I've been musing lately on why we in IT insist on forgetting so much valuable knowledge. I don't know whether it's because of our youth-obsessed culture and our focus on the newest & best, because of our tendency to prioritise on-the-job over traditional learning, or whether there's simply too much in the "architect's book of knowledge" (ABOK), and we all have to focus on the new to keep up.
What I do know is that we seem to use each paradigm shift as an excuse to forget what went before, and we're in danger of losing a lot of knowledge as a result.
Two quite different cases have brought this into focus. Firstly, one of my clients has a complex software stack, in the depths of which is some communications software. The authors of this software have sought, and achieved, an RBCD ("rock-bottom common denominator") by treating the latest 3G modem as if it were a 1970s hardware-controlled job. Some very good, but relatively young, consultants were completely mystified by this, and I got a lot of phone calls whose subtext was "Andrew - you're old. What's a CTS?"
Now the issue here is a subtle one. I'm not really proposing that RS232 takes precedence in the ABOK over more modern technologies. But you never know when behind that elegant SOA facade there's a piece of code written in 8086 assembler rather than VB.NET, and somehow your project needs the ability to at least recognise the signs in that obscure error message, and take the appropriate corrective or protective action.
The second case is arguably more worrying. A lot of people seem to be musing how to understand the reliability of service-oriented architectures (see, for example, "SOA Algebra" by Richard Veryard). Many seem to think that because "it's SOA" the problem is necessarily different to modelling the reliability of systems constructed using older technologies.
I'm not convinced. I'm not aware of any SOA construct who's reliability cannot be modelled by well-established techniques, such as Fault Tree Analysis. Most compositions of services can be modelled using simple AND and OR gates, but add the VOTE gate concept of my RelQuest tool, and you can model very sophisticated service composition rules, such as "get costs from up to five providers, but fail if we can't get at least two options".
Having modelled the composition structure, you can get at the net reliability analytically, by straightforward application of the probability maths we've understood since the days of Pascal (the French mathematician, not the programming language), or if you're interested in the subtleties of statistical variation you can do a Monte Carlo simulation.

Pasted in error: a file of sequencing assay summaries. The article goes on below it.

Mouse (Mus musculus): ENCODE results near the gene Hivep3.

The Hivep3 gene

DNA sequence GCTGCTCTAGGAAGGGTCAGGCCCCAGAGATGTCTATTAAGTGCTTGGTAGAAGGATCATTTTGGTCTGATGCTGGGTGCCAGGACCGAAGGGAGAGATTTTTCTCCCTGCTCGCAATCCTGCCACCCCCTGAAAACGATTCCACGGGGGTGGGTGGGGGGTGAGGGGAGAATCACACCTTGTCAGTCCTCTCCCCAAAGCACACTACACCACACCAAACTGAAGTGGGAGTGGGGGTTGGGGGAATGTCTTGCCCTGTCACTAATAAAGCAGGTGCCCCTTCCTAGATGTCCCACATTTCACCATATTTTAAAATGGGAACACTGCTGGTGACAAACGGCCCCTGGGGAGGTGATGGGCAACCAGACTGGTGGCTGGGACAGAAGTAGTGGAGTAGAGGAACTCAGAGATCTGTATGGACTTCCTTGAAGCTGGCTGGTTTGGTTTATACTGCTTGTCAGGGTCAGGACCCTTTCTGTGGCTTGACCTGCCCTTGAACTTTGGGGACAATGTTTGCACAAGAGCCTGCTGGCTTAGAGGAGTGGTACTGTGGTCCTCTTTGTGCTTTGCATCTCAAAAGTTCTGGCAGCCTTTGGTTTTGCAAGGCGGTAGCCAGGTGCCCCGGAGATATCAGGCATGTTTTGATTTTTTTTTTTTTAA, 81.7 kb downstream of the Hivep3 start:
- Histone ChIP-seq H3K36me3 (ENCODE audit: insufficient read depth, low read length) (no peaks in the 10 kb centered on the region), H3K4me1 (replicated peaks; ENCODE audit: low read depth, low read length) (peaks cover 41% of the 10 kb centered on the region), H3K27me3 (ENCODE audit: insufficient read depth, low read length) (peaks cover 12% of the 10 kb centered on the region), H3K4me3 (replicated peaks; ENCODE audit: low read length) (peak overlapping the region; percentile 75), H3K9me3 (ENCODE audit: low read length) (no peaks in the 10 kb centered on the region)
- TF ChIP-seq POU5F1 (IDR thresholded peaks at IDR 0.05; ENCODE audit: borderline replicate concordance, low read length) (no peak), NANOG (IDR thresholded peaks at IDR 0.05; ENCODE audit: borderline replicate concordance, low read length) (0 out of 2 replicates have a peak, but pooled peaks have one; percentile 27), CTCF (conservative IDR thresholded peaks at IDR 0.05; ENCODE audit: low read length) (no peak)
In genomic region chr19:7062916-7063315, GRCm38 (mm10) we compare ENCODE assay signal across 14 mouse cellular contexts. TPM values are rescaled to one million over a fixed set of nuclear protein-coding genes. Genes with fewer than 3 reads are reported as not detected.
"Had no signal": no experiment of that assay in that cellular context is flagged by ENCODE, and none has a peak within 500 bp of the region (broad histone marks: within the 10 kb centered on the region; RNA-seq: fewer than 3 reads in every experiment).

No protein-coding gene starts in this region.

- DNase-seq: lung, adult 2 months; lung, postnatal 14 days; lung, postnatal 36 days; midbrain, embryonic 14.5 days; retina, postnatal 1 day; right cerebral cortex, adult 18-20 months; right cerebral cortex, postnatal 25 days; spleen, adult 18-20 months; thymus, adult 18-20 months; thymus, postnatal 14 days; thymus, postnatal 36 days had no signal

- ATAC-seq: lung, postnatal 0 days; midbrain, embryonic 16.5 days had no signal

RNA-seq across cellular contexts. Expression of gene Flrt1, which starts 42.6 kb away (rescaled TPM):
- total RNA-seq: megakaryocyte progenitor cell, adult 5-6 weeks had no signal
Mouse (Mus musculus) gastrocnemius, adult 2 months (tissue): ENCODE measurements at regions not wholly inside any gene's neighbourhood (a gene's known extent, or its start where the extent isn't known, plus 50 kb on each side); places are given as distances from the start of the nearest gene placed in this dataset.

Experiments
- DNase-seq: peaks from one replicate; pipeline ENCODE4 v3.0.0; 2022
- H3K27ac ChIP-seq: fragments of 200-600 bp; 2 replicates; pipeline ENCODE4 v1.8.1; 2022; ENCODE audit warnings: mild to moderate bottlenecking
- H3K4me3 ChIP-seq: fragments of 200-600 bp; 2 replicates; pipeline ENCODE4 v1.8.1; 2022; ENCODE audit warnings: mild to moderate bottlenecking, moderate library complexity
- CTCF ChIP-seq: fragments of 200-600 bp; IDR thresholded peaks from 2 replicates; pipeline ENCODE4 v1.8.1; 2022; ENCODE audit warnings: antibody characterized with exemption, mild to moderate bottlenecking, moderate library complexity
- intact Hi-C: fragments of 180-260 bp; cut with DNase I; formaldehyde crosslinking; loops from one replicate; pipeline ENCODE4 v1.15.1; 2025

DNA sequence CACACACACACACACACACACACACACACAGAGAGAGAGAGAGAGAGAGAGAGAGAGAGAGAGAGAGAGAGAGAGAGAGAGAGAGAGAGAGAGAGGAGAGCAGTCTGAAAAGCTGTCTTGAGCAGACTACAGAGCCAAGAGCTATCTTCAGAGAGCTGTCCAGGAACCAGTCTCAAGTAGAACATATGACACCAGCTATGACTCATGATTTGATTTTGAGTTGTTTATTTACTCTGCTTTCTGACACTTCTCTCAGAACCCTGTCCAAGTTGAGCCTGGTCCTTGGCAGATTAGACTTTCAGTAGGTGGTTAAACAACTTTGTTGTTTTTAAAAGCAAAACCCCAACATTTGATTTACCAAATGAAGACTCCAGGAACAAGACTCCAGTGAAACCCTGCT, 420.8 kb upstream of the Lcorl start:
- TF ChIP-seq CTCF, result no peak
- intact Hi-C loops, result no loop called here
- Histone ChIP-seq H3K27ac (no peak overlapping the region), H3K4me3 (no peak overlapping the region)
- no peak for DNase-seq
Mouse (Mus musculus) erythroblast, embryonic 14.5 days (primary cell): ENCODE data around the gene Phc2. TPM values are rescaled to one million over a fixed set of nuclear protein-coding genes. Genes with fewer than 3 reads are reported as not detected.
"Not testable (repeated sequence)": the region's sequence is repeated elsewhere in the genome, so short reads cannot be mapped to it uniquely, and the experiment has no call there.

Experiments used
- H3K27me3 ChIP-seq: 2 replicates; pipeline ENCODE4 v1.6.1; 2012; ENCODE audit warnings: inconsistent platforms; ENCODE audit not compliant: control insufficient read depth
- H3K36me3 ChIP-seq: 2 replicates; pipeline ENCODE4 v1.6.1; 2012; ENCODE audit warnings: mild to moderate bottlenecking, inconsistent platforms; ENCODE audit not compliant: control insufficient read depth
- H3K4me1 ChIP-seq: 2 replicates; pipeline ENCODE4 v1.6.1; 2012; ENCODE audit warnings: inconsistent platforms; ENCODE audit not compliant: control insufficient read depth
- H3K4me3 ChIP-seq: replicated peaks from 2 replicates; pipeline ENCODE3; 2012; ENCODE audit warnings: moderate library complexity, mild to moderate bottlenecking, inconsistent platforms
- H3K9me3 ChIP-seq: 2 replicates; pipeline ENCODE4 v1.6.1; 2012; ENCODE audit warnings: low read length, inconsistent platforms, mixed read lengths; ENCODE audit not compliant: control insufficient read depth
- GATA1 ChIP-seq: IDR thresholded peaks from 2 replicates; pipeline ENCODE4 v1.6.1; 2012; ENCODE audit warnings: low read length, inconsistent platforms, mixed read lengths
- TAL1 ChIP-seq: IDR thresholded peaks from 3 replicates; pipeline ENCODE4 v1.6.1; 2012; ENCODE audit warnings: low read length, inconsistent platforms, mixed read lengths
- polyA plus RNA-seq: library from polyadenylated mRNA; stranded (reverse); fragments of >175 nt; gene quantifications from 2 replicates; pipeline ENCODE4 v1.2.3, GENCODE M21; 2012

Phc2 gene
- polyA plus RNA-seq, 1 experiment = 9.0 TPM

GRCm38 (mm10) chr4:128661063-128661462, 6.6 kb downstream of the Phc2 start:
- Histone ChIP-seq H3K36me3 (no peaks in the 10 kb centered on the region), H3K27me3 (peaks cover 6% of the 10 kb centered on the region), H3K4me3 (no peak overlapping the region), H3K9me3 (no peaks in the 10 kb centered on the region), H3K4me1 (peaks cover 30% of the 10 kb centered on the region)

In some ways it's actually simpler to apply these techniques to SOA, because you are dealing with discrete events (service invocations) whose failure probability can in many cases be evaluated directly, rather than indirectly from continuous measures such as MTBF and MTTR.
In answer to Richard's challenge, SOA doesn't need a "new" algebra, it just requires the right application of techniques we should already understand.
If we're serious about SOA, we should be able to build on these established ideas and go much further. Service design tools ought to be able to generate the Fault Tree model directly from a graphical service composition. Even better, a decent ESB should continuously measure the reliability of input services, and use the current composition rules to provide estimates of reliability for those clients and services calling them. However, the tools and WS- protocols with which I'm familiar don't seem to have any of these concepts.
Now RelQuest is almost ten years old, and I freely admit I "borrowed" ideas from much older work when I created it. So why have these ideas been forgotten (or never learned) by those trying to model SOA reliability? Why does SOA represent such a "paradigm shift" that these older concepts appear irrelevant?
Why do we insist on going back to square one all the time?
I never said SOA needed a new algebra. I said it needed an algebra. I expect (indeed hope) that some (perhaps even all) of the elements of this algebra are already known. I agree that most (perhaps even all) of the problems are older than SOA.
But the reason I use the word algebra is because I want a systematic and coherent approach (not just a random collection of techniques) to address a set of problems (composition and decomposition) that are currently handled very badly. Most of the people in the SOA world seem to be ignoring or fudging these problems. And there is very little work being done in this area.
I think that’s fair. We both acknowledge that many of the techniques we need are already established, and the challenge is to bring them into a coherent structure which serves the SOA world appropriately. However, given the thrust of my article, which was really about knowledge management, I’d disagree with Richard’s use of the word “known”. I think a major problem is that we’re looking for new solutions, and the value of existing techniques could be ignored.
If you'd like to comment on this article, with ideas, examples, or just to praise it to the skies then I'd love to hear from you.